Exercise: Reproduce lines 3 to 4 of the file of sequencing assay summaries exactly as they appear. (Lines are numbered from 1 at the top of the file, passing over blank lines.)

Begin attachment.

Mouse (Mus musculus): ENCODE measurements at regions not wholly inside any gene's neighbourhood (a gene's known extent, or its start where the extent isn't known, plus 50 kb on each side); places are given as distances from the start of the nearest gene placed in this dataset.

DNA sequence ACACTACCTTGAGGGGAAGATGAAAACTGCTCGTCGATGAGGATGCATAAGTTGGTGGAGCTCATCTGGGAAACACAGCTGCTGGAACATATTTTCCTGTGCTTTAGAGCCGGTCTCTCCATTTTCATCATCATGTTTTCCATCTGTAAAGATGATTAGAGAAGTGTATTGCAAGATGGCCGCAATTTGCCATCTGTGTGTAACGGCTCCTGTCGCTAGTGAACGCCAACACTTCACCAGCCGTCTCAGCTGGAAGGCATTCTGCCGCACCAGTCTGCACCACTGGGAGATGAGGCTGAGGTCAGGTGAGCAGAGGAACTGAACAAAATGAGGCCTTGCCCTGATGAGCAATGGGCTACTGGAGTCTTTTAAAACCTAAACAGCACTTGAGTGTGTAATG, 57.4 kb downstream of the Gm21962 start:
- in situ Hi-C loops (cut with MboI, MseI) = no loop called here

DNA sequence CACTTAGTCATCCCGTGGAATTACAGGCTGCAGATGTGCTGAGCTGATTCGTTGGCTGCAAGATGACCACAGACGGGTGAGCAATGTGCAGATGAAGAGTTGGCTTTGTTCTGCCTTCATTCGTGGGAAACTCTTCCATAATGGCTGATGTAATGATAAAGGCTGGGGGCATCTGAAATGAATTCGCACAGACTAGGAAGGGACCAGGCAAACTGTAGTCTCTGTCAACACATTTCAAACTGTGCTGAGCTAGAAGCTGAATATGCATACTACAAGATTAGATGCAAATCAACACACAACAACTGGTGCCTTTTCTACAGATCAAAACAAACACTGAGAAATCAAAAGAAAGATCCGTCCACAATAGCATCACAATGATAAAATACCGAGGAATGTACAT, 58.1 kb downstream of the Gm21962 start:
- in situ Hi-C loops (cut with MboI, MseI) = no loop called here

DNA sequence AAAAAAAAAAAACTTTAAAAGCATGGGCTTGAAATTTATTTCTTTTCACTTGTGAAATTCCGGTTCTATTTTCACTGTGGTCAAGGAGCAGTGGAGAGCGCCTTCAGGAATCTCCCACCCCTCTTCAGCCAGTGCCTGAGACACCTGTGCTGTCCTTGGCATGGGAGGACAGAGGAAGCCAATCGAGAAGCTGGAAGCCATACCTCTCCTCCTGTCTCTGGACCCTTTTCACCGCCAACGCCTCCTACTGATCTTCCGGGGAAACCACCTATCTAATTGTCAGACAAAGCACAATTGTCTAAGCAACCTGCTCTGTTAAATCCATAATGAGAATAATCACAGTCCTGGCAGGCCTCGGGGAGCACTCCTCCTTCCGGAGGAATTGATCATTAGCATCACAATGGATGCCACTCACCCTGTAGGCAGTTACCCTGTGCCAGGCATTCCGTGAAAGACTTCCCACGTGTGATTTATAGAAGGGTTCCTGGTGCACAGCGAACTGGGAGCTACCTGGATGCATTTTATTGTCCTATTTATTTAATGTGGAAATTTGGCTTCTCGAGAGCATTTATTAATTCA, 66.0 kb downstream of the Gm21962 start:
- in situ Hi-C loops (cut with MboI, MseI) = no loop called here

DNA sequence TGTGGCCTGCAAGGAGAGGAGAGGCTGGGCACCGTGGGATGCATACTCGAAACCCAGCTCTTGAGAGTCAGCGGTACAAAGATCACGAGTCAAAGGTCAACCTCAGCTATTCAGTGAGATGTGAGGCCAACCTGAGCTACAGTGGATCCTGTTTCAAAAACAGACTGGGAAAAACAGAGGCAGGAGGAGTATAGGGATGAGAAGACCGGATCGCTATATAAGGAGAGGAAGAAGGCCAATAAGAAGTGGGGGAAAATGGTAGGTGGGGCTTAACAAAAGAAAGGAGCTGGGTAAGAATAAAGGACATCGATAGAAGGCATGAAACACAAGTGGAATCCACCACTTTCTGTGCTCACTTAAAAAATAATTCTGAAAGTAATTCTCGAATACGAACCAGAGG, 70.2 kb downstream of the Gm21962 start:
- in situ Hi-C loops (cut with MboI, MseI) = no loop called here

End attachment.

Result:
- in situ Hi-C loops (cut with MboI, MseI) = no loop called here

DNA sequence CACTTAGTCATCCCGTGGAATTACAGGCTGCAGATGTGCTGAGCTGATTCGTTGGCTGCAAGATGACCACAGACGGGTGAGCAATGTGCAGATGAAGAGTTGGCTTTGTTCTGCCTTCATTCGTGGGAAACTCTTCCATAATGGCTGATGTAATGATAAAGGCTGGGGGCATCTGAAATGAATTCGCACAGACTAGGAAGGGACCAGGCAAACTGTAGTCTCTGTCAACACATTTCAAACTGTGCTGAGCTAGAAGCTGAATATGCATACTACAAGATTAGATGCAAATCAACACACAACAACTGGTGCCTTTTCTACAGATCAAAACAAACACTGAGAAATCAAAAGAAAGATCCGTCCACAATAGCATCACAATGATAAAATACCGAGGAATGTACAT, 58.1 kb downstream of the Gm21962 start: